By Megan Lupo
Harmonious tones filled the competition stage, as Rider’s a cappella groups showcased their performing talent at Stockton’s ICCA Mid-Atlantic Quarterfinals on Feb. 6.
Rider Vibes, ‘Til Further Notes and Deaftones knew that to perfect their performances, it was going to take dedication.
“Competition season is a huge commitment,” said senior theater performance major Darin Earl, the president of ‘Til Further Notes and the musical director for Rider Vibes. “Everyone in the group is an individual, a human being — they all have their particular interests, passions or commitments, so it’s hard to schedule rehearsals outside of the regular time. We needed every second we could manage to find.”
To bond and learn music arrangements, ‘Til Further Notes organized a retreat called, “Camp Camp,” named after the founder of the group, Elena Camp, ’13.
The retreat also served as a way “to agree on our vision and message for our set — our mutual mission was to compete,” Earl said.
Hitting the right note, ‘Til Further Notes came in third, scoring 367 points, and member sophomore musical theater major Ross Thompson won the award for Outstanding Choreography.
“For ‘Til Further Notes we absolutely aced the competition,” Earl said. “The mission was to win, and despite what the judges thought, we did.”
The passion of ‘Til Further Notes not only resonates in songs that varied from “The Story of Tonight” from Broadway’s Hamilton to a mash-up of “Revolution” by Diplo and “New Americana” by Halsey, but also in the performers.
“We’re a family through and through, and because there are so many artists in the group, everyone gets each other,” Earl said. “There’s a really supportive atmosphere that usually flourishes from competition season.”
Despite the cutthroat nature of competition, Rider Vibes’ mentality was more relaxed.
“For Vibes, we met as often as ‘Til Further Notes did — every night for two weeks after returning to school to learn music and choreography,” Earl said. “Vibes’ mission was to go and compete for the experience and have fun. So, the mindset there was freer, and we allowed ourselves the liberty to gain the confidence through the experience.”
With songs like the fast-paced “Natalie” by Bruno Mars, the ballad “King” by Jess Glynne and the final upbeat medley of “Hold My Hand” by Lauren Aquilina and “Shut Up and Dance” by Walk the Moon, the Vibes’ choreography had to match the adventuresome selection.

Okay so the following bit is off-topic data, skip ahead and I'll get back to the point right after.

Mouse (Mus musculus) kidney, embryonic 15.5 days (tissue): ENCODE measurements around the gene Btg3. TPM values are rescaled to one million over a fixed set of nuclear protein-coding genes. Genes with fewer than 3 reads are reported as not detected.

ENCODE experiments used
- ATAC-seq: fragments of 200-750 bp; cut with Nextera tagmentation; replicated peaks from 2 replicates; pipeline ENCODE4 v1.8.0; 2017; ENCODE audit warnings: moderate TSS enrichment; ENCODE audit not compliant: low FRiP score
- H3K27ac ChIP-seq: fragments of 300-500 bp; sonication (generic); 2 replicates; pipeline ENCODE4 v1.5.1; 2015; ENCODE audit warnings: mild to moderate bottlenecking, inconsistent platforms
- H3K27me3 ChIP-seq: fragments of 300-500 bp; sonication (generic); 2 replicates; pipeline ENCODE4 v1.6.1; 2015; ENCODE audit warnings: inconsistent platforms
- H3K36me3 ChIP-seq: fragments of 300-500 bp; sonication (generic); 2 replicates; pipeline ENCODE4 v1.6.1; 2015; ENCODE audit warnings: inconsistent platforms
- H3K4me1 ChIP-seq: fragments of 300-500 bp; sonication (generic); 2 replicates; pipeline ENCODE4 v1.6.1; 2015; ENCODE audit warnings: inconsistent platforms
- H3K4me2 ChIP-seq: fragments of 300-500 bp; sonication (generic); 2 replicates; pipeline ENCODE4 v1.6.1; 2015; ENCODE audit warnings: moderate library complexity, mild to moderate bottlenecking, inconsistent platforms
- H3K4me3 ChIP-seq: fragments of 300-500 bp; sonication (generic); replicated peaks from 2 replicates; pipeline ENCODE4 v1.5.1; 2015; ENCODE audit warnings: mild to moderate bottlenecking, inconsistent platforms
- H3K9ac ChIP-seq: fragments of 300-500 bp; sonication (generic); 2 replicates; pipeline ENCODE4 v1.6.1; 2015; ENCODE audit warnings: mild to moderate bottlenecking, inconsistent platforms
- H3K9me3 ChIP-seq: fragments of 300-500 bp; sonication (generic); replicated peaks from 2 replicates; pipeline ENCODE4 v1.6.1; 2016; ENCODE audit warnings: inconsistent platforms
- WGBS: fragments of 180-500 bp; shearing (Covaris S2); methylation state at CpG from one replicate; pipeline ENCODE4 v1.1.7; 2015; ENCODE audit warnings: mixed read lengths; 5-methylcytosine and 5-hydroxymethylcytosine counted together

“The inspiration behind the choreography was the story we were trying to portray. Each song had a different meaning in the stories of the characters we created for our set. Our story was about love, loss, and ultimately reuniting,” said junior elementary education major and Vibes choreographer Angela Sandoukas. “We thought the songs went well with our theme, and the choreography was mostly about telling the story. Choreography in the ICCA is mostly about making sure the audience and judges can understand the story we are trying to tell.”
Competition aside, the Vibes’ strengths extend much further than singing.
“Vibes has a great attitude that keeps them on top of whatever challenge they face,” Earl said. “I think it’ll take them really far in fostering the family environment that has settled as the group’s foundation.”
And although the Deaftones, whose group consists of 14 music majors from Westminster Choir College, did not move on to the final round held in the New York’s Beacon Theatre, it desires to “perform more and more in the Princeton area,” according to its website. The Deafnotes did score a win, however, with freshman Jaci Gisondi taking home the Outstanding Vocal Percussion award.
With its diverse performances of genres from pop to hip-hop to indie, the Deaftones have grown into a distinguished competing force since forming in 2007 under the leadership of Patrick Dillon.
“A cappella has sprung me into so many avenues I never thought I’d be able to explore,” Earl said. “I can always go out into the world and know that there are special people who have shared the experience of Rider Vibes and ‘Til Further Notes.”
Printed in the 2/17/16 edition